Plain English Summary
Background and study aims
Osteoarthritis is a condition that causes joints to become painful and stiff. Real-time feedback based on the walking (gait) pattern, particularly the movement of the knee and the feet, is effective for gait retraining in patients with osteoarthritis of the knee (KOA). Changing the gait pattern reduces the loads on the medial compartment (inside) of the knee. The aim of this study is to provide proof-of-concept for the use of real-time feedback in gait retraining to decrease the load on the knee in patients with knee osteoarthritis.
Who can participate?
Patients aged between 50 and 75 with knee osteoarthritis
What does the study involve?
Participants are trained for a period of 6 weeks to walk with a modified gait pattern. This training is carried out once a week for about one hour at the Virtual Reality lab in the VU medical center. Motion capture equipment is used to track the movement of the legs and trunk during walking. Participants walk on a treadmill and are provided with feedback on a screen with a virtual reality environment in front of the treadmill while they are walking. The feedback is based on the position of the foot and participants are encouraged to changed this in order to reduce the forces in the knee. Follow-up measurements are carried out 3 and 6 months after the end of the training. As well measuring changes in the knee forces, changes in knee pain and function are also measured using questionnaires.
What are the possible benefits and risks of participating?
Participants may benefit from reduced pain during the training program and damage to the knee joint (progression of the disease) may be reduced over a longer period of time. The total risk of side effects from the training or from walking on a treadmill is very small. Participants wear a safety harness while walking on the treadmill in case of trips or falls.
Where is the study run from?
VU Medisch Centrum (Netherlands)
When is the study starting and how long is it expected to run for?
July 2015 to May 2017
Who is funding the study?
European Union Marie Curie Actions (EU)
Who is the main contact?
Miss Rosie Richards
Miss Rosie Richards
Department of Rehabilitation Medicine
VU University Medical Center
PO Box 7057
The effect of gait re-training using real-time feedback on the knee joint moments in patients with medial knee osteoarthritis
Previous studies have shown that with modifications to the gait (walking) pattern, such as walking with a modified foot progression angle or wider steps, can reduce the knee joint loading. This is important in patients with medial knee osteoarthritis where the knee loading is often higher and is associated with faster progression of knee osteoarthritis. By walking with small modifications the loading can be reduced.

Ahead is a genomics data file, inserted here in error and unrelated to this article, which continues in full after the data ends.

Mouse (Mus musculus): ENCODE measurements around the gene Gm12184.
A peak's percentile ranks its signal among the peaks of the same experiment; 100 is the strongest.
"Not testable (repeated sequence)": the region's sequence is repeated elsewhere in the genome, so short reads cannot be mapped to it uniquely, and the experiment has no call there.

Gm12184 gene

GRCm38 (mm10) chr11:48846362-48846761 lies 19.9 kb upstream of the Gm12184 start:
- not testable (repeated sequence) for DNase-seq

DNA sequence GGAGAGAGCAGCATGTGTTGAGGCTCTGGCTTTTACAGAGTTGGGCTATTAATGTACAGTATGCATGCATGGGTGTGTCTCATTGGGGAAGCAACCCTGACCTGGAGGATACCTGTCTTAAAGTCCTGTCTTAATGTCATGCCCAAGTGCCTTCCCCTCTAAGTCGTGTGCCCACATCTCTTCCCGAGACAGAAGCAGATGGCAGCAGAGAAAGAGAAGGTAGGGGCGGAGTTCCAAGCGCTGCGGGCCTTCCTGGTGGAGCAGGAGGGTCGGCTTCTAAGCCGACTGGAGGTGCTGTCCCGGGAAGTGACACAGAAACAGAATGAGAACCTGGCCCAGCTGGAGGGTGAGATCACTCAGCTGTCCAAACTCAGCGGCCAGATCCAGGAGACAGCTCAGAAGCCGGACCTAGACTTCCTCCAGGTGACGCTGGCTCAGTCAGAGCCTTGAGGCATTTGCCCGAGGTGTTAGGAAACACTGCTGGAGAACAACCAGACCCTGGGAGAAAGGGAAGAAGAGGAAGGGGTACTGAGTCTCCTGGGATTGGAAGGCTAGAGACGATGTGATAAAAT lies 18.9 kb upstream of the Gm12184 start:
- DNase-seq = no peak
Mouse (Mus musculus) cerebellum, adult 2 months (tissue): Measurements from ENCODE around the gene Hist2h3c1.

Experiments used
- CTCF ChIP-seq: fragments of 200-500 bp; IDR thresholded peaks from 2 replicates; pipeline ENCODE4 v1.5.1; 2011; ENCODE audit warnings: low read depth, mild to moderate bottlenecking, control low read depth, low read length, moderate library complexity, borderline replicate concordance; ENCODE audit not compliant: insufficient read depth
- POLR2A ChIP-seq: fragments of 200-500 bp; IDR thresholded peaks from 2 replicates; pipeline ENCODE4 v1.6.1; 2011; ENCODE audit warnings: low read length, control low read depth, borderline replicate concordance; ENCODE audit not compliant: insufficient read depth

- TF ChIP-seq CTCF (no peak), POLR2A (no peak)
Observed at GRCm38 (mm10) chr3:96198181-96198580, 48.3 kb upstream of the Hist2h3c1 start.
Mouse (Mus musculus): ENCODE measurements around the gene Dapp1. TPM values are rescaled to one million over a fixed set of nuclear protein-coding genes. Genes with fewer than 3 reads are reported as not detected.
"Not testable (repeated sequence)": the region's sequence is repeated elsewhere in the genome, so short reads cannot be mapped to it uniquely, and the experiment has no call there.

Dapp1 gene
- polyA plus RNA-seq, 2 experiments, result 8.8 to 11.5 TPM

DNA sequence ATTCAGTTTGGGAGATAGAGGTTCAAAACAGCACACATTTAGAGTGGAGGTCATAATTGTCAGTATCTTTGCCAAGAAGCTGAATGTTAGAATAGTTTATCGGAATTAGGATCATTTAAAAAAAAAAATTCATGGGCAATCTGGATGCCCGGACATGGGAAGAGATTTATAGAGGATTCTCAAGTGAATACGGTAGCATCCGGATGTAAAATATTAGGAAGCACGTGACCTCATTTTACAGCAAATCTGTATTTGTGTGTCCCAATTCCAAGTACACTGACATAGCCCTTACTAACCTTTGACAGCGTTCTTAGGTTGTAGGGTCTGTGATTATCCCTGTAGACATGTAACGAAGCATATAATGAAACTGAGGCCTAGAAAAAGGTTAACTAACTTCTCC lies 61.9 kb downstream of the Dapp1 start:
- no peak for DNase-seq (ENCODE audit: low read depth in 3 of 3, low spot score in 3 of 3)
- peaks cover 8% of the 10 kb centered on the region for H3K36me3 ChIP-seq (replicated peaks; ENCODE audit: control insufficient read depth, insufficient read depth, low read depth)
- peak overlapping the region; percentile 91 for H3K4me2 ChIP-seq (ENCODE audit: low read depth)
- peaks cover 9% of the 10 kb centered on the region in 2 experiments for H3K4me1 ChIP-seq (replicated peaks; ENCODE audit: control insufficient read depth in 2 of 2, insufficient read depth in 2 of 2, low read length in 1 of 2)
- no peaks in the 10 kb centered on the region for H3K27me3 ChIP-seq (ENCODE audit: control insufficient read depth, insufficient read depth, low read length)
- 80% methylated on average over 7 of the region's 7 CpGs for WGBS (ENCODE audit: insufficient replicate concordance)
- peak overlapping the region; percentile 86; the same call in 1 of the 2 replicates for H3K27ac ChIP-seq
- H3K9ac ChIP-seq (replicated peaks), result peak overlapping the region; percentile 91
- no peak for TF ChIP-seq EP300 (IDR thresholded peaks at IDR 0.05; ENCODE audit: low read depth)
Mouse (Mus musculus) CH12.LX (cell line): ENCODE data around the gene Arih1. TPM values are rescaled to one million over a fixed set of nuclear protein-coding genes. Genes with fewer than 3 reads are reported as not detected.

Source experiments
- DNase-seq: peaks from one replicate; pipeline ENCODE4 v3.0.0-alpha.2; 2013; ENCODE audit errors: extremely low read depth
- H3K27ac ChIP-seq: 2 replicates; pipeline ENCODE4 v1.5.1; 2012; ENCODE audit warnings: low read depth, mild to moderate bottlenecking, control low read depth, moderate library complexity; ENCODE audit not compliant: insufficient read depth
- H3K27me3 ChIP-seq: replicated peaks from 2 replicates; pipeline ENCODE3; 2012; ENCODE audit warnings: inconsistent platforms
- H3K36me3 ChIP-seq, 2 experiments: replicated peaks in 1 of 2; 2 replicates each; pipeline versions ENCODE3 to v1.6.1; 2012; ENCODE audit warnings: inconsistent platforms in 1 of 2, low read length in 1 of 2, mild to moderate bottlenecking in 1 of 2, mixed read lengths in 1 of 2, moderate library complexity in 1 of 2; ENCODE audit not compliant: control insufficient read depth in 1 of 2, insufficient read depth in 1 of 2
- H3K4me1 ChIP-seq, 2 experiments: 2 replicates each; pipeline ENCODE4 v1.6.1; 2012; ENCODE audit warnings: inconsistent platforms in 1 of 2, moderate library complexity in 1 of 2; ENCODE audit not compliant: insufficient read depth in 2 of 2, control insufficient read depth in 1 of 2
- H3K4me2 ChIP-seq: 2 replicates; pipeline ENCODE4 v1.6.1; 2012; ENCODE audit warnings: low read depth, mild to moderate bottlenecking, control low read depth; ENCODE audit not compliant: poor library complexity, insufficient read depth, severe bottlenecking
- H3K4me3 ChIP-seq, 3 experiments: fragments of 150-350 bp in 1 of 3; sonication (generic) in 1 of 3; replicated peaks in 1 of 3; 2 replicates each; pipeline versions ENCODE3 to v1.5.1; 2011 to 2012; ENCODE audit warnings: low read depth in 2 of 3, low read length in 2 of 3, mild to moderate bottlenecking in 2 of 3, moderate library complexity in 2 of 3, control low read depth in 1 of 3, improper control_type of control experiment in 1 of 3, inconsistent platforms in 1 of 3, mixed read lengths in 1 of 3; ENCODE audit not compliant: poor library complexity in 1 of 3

The principal hypothesis is that the knee adduction moment, which is a representative measure of knee joint load, will decrease as a result of a six week gait retraining program using real-time feedback to train people with knee osteoarthritis to walk in a modified gait pattern.
De Medische Ethische Toetsingcommissie VU Medisch Centrum (The Medical Ethics Review Committee of the VU medical centre), 02/09/2016, ref: 2015.281
Interventional single treatment arm
Primary study design
Secondary study design
Non randomised study
Patient information sheet
Not available in web format, please use the contact details to request a patient information sheet
Gait training is delivered through use of motion capture technology with real-time feedback to train people to walk with increased toe-in gait, (toes pointing straight forwards or slightly inwards). The position of the feet is measured in real-time using the motion capture system and the angle is projected onto a large screen in front of the patient. The patient then uses the feedback to adjust the position of their feet relative to the target angle. Training is provided for approximately 30 minutes per week over a period of 6 weeks.
Training is provided by the researcher (PhD student) and a research assistant. The researcher has expertise in gait analysis and use of real-time feedback. The background of the researcher is in gait and movement analysis in primarily children with cerebral palsy, but also in adults with orthopaedic pathologies. Further they have a Bachelor’s degree in Medical Engineering and a Master’s Degree in Medical Physics and Engineering. The research assistant has a background in Human Movement Sciences, with a Bachelors and Research Masters in this area. Consultation with an experienced physiotherapist (with many years of experience in treatment and research in patients with knee osteoarthritis) was also available throughout the study.
Training was provided via face-to-face delivery and each patient attended for individual sessions, since the training was personalised to the individual. Training was provided at the Virtual Reality Laboratory at the VU University medical center in Amsterdam. The Virtual Reality Laboratory includes a GRAIL system (https://www.motekforcelink.com/product/grail/) which incorporates a treadmill with 2 force plates, motion capture equipment and a large screen onto which a virtual reality environment can be projected. Images and more details (in Dutch) of the Virtual Reality lab can be found here https://www.vumc.nl/afdelingen/revalidatiegeneeskunde/klinischebewegingsanalyse/VRL.pdf/